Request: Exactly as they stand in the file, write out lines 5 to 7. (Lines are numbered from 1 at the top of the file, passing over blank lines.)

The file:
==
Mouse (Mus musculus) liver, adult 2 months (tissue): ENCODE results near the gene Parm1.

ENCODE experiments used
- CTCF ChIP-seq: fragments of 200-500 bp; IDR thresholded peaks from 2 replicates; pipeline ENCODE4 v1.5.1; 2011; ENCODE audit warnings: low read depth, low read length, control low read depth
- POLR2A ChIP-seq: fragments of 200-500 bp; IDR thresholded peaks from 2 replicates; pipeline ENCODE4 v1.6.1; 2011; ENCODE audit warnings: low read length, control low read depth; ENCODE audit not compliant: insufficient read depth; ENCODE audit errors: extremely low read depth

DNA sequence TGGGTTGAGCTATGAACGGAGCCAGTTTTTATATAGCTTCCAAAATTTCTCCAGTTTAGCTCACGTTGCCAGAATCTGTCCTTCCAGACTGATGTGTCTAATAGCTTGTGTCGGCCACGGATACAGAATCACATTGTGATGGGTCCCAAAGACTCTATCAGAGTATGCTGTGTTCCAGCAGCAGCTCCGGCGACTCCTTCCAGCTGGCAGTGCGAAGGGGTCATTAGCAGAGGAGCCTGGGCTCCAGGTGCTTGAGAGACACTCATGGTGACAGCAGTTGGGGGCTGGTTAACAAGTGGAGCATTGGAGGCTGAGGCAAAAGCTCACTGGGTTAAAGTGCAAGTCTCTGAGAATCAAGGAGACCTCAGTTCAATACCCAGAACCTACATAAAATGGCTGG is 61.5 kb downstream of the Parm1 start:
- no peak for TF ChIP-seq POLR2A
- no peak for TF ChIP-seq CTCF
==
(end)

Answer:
DNA sequence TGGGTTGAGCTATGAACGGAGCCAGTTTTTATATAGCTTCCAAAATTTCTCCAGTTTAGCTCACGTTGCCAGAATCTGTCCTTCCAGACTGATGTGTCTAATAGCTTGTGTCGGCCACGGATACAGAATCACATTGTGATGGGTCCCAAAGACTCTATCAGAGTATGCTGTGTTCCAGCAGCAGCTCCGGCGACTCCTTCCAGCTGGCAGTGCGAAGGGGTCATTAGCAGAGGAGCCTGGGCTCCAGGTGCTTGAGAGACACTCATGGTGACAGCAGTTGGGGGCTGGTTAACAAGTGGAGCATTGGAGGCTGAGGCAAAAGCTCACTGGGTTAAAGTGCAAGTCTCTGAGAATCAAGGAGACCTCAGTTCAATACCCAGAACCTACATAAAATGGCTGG is 61.5 kb downstream of the Parm1 start:
- no peak for TF ChIP-seq POLR2A
- no peak for TF ChIP-seq CTCF